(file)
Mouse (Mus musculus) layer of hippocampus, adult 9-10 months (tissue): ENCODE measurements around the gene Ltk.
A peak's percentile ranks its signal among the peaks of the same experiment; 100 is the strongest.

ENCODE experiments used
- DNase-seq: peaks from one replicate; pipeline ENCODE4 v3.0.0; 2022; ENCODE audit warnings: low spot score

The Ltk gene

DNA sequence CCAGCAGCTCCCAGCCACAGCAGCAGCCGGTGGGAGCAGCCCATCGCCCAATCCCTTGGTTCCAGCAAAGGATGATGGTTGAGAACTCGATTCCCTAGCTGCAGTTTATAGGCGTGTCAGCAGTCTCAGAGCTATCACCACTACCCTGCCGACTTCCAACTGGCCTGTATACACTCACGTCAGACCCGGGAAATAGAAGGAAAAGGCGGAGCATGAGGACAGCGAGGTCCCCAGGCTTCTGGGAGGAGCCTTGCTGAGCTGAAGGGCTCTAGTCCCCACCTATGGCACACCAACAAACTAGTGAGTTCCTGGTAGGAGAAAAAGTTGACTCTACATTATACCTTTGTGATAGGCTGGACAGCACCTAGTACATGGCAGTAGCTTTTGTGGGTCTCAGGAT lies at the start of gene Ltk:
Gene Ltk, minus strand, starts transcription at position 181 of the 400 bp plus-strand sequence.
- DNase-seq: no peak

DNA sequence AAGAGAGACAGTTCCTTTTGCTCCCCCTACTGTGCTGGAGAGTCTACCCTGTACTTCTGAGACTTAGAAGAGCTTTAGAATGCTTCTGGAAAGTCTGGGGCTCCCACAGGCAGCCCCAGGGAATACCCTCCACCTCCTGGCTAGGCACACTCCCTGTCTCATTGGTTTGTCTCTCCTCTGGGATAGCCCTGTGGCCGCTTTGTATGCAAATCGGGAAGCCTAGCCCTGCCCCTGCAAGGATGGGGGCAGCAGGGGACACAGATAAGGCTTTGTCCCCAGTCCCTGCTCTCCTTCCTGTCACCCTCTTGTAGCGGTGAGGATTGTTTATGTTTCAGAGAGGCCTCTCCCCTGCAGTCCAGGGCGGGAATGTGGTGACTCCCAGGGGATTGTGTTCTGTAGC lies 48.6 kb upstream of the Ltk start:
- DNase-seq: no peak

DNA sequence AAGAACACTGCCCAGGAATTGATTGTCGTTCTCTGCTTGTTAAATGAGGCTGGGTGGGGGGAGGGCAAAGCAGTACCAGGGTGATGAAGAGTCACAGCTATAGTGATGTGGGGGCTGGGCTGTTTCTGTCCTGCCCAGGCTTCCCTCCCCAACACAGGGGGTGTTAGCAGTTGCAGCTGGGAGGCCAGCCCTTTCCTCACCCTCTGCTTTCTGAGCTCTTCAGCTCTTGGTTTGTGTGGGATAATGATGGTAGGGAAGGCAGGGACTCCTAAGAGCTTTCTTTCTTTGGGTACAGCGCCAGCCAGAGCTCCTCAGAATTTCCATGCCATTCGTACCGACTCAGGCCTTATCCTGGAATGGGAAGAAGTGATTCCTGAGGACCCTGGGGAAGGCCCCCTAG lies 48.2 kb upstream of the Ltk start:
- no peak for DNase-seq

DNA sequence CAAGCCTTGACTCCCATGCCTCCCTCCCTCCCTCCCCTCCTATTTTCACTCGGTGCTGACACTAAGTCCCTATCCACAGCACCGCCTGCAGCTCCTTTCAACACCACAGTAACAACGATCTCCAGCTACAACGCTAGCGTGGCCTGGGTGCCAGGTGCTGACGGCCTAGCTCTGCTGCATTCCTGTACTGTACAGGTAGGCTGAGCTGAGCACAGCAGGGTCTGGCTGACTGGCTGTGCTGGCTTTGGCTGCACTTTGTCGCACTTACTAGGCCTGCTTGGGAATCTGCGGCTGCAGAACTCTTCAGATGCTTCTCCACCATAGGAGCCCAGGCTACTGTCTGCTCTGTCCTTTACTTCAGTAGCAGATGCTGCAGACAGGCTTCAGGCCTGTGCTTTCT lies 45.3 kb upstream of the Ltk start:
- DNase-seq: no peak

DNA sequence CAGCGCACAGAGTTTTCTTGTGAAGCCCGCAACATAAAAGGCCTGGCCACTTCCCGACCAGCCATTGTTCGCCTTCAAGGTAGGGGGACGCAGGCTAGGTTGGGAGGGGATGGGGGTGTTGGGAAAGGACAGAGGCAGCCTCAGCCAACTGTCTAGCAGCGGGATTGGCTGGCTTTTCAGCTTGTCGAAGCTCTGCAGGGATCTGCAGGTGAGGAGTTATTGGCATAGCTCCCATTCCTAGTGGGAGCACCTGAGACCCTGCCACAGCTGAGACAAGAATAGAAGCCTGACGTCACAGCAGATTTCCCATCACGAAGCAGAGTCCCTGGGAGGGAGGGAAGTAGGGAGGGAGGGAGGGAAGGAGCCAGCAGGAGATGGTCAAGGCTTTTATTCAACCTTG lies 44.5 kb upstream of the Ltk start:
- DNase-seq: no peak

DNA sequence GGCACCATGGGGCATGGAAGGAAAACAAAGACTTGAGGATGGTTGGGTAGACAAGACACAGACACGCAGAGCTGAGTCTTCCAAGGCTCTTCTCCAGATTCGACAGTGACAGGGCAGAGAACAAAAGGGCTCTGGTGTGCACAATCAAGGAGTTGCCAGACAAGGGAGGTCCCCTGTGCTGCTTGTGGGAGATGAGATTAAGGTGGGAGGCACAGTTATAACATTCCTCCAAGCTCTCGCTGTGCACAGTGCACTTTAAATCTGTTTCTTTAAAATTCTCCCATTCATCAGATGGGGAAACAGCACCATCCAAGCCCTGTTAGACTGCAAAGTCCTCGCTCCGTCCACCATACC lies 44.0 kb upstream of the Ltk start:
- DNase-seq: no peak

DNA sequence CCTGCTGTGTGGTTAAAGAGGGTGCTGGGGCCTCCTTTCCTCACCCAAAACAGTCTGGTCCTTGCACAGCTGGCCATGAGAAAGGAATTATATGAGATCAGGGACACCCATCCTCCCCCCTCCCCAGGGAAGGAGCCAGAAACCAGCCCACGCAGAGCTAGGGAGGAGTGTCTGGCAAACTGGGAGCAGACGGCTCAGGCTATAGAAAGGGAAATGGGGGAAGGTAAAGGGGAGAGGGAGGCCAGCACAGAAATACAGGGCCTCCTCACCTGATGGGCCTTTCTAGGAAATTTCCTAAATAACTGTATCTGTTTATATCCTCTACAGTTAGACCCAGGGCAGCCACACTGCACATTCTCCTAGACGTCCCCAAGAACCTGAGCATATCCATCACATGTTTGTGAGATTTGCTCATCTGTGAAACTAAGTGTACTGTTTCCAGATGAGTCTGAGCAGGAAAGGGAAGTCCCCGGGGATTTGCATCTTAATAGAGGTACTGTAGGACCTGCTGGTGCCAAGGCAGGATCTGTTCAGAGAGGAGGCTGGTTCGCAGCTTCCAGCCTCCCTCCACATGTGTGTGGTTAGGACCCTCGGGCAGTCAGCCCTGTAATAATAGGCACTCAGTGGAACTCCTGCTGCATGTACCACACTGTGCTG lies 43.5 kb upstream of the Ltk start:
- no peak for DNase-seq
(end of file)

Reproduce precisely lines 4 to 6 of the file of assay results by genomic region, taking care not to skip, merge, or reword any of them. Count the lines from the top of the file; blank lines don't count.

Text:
- DNase-seq: peaks from one replicate; pipeline ENCODE4 v3.0.0; 2022; ENCODE audit warnings: low spot score

The Ltk gene

DNA sequence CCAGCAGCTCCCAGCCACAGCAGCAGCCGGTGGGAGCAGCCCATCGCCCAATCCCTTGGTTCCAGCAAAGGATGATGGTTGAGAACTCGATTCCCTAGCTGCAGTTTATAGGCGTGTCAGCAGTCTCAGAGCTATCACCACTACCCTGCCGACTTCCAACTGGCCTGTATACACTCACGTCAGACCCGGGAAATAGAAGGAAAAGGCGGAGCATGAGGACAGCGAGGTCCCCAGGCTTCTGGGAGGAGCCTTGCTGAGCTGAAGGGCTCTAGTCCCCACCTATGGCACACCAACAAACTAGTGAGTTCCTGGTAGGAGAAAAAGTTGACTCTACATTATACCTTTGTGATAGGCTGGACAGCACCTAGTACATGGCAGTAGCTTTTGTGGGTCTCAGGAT lies at the start of gene Ltk: